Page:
·        Whether there are any other material considerations which would warrant consideration of the objection.




3.5       The objector was involved in a previous application for the provisional grant of an entertainments licence for this premises and, therefore, has knowledge of the building. That application was considered and approved by the Committee in December, 2018.


3.6       The objector has confirmed that his main concern is the safety and welfare of the patrons of the premises and businesses in the immediate vicinity and in the objection has highlighted the following issues:


·        That the premises are effectively being operated as a ‘pop up pub’;

·        Lack of Planning permission for the current use;

·        Protection of patrons from the asbestos roof;

·        Inadequate provision of emergency exits; and

·        The PSNI is not aware of the application.


3.7       Further to the objection, both parties agreed to meet to discuss the objector’s concerns and attempt to resolve them. Following this meeting, which took place on 6th October, the objector advised that he wished to uphold his objection.


3.8       The objector noted in the original representation that he was unaware of the application for an entertainments licence and that if he had been aware of it, he would have immediately objected.


3.9       A copy of the objection email has been circulated.


3.10     Should you exercise your discretion, you are required to receive the person who made the representation, the applicant, and/or their representatives and, after having received their submissions, make a recommendation regarding the application. If you do not wish to exercise discretion, then the grant application will be dealt with under the Scheme of Delegation.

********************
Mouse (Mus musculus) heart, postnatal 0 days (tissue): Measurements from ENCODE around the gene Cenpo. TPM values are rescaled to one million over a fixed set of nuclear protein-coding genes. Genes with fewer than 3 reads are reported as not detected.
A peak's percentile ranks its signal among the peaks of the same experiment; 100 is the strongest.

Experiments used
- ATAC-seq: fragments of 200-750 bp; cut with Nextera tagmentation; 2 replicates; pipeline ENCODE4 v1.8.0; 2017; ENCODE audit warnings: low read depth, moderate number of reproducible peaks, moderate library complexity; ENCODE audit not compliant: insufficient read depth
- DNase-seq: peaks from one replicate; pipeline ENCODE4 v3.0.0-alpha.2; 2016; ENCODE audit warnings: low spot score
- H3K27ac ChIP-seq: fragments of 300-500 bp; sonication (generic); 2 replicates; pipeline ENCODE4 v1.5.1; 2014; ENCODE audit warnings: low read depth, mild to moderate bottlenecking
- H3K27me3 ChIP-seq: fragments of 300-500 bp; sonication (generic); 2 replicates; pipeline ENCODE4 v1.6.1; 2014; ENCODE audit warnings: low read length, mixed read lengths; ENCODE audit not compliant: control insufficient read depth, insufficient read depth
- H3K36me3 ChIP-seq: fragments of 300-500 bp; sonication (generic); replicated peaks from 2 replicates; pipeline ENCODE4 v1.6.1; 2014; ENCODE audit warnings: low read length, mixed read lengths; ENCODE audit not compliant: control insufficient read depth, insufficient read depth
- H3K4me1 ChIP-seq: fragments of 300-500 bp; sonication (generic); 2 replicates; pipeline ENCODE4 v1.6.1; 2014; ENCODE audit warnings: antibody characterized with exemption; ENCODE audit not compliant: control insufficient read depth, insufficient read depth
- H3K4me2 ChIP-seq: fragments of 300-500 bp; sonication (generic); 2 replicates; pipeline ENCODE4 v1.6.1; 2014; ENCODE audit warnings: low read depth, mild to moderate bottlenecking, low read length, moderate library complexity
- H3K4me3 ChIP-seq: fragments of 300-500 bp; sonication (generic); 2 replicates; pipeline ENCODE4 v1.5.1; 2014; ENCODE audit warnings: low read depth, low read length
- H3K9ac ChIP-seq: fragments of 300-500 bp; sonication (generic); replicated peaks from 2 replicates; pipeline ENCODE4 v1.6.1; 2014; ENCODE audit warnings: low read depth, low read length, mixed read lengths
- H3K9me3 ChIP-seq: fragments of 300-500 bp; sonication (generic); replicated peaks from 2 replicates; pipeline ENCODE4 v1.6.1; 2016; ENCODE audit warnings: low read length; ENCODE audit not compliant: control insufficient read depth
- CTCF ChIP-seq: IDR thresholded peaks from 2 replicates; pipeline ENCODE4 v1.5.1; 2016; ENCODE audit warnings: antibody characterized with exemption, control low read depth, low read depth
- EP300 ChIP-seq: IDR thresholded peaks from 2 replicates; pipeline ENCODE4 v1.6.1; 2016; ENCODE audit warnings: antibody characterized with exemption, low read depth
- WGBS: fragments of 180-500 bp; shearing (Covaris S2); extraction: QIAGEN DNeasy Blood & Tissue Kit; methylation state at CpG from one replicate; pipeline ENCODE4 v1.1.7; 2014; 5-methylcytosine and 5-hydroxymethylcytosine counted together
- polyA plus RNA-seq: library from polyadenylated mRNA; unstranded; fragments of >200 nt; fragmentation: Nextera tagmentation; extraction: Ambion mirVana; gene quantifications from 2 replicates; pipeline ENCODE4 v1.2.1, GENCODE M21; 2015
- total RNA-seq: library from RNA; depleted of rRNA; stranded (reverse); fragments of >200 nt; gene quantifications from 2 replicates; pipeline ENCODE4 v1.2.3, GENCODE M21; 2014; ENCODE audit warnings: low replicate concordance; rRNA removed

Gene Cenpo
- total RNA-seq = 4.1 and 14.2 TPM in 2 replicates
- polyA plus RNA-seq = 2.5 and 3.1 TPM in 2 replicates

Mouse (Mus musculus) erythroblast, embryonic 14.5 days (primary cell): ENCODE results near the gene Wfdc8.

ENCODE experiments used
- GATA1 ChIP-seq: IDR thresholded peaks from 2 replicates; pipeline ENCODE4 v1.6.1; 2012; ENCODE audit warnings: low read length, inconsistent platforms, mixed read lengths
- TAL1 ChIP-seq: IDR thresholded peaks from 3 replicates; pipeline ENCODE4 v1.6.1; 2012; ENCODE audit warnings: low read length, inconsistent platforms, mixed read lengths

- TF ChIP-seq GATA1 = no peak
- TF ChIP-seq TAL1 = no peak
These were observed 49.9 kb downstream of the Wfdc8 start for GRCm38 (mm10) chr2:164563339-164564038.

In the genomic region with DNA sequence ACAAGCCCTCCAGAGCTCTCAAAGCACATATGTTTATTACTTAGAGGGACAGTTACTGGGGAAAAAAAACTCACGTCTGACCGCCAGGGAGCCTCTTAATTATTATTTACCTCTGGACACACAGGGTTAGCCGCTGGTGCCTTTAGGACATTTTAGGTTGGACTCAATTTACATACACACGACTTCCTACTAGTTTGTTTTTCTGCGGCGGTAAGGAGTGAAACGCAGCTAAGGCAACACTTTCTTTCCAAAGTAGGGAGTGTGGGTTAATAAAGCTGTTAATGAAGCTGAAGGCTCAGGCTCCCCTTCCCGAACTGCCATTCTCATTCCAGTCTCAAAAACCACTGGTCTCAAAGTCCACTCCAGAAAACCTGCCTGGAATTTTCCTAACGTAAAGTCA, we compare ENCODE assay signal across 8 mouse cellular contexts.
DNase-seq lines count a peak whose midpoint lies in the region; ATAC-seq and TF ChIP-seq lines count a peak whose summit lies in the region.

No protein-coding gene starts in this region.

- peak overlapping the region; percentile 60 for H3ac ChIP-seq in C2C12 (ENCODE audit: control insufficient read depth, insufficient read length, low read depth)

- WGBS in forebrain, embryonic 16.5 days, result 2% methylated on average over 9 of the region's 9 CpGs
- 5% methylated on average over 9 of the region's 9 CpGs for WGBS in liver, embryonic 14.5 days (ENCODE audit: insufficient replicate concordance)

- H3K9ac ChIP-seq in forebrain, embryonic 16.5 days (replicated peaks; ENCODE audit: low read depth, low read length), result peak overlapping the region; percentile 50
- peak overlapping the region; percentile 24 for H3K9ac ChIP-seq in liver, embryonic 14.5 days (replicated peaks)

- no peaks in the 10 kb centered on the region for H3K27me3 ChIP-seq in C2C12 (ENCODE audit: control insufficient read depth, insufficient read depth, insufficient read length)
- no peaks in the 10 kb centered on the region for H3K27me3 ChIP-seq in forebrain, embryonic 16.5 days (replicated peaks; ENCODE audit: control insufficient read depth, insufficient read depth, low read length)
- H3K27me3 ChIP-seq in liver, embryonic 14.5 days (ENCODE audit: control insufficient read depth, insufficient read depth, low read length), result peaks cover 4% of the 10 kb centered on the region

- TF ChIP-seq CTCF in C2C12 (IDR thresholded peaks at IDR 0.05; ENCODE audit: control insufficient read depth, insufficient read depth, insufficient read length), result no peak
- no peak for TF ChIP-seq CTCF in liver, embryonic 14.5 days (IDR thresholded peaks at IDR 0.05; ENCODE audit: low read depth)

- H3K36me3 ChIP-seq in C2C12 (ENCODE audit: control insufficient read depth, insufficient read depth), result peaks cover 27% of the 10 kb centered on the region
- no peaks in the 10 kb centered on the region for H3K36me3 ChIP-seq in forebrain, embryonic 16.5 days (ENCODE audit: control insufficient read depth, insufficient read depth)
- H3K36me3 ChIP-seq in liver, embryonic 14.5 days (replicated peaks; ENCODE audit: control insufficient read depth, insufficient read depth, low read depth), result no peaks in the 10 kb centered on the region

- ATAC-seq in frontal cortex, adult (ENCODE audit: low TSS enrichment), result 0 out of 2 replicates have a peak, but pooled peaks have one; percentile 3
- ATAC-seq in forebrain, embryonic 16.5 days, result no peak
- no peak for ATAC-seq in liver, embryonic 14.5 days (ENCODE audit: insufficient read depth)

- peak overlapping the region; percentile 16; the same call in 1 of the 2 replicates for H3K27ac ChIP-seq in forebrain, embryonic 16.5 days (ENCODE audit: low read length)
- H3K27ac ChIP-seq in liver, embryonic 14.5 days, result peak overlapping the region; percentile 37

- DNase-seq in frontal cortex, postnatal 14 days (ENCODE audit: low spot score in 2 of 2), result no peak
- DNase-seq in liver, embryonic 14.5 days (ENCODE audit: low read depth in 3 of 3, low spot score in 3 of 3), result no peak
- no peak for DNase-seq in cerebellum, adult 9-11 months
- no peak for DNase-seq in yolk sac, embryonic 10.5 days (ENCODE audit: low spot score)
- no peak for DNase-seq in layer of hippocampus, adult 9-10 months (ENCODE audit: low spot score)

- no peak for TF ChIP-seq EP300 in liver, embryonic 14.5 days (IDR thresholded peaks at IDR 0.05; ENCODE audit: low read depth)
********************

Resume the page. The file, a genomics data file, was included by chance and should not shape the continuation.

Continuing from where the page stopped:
Details of the Premises


3.11     The areas where entertainment is proposed to be provided are as follows:


·        Main Area (Ground Floor), with a maximum capacity of 290 persons

·        Mezzanine Floor, with a maximum capacity of 60 persons


3.12     The applicant has applied to provide entertainment on the following days and hours:


·        Monday to Saturday: 12.00 p.m. to 1.00 a.m. the following morning, and


·        Sunday: 12.00 p.m. to 12.00 a.m.


3.13     The applicant initially applied to provide entertainment beyond the latest hour to which licences are normally granted for special events. However, Mr Lawrence Bannon advised the Service by email that they no longer require the extended hours at this time.


3.14     The applicant proposes to provide entertainment in the form of DJ’s and live bands. During these occasions, they will operate a public bar facility via an occasional liquor licence.


3.15     This venue can potentially accommodate over 1,000 persons, however, the occupancy is restricted to 350 persons at this time due to emergency exit provision. A fire engineer has provided a strategy to ensure that adequate measures are in place to allow the 350 patrons to escape safely.


3.16     If in future the applicant wishes to increase the capacity, then additional emergency exits will be required. Mr Bannon has advised that he is negotiating with Belfast City Council to acquire permission to escape via the Council Depot on Dunbar Street.


3.17     Mr Bannon has advised that a Planning Application has been submitted in respect of the premises.


3.18     A Layout plan of the venue has been circulated to Members.




3.19     The PSNI has been consulted and has confirmed that it has no objection to the application. However, it does highlight that the proposed area is not covered by a 5(1)(a) Liquor Licence, as stated on the application form.


3.20     PSNI advises that, if the licence is granted, it expects that all current Covid-19 Regulations and Guidance and any current hospitality restrictions be strictly adhered to, implemented and enforced by the licence holder.


3.21     A copy of its correspondence has been circulated.